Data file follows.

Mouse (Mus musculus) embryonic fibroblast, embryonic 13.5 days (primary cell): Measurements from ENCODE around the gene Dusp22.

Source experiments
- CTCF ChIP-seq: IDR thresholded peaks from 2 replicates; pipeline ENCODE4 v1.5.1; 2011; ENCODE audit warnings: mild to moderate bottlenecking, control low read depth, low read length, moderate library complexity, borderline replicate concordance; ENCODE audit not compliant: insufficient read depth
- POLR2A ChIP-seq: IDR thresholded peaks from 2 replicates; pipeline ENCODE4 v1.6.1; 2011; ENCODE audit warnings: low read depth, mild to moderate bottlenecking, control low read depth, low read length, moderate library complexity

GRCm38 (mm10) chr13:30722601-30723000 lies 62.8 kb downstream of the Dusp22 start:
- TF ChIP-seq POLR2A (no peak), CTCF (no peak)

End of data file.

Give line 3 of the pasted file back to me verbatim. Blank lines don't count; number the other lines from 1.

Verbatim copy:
- CTCF ChIP-seq: IDR thresholded peaks from 2 replicates; pipeline ENCODE4 v1.5.1; 2011; ENCODE audit warnings: mild to moderate bottlenecking, control low read depth, low read length, moderate library complexity, borderline replicate concordance; ENCODE audit not compliant: insufficient read depth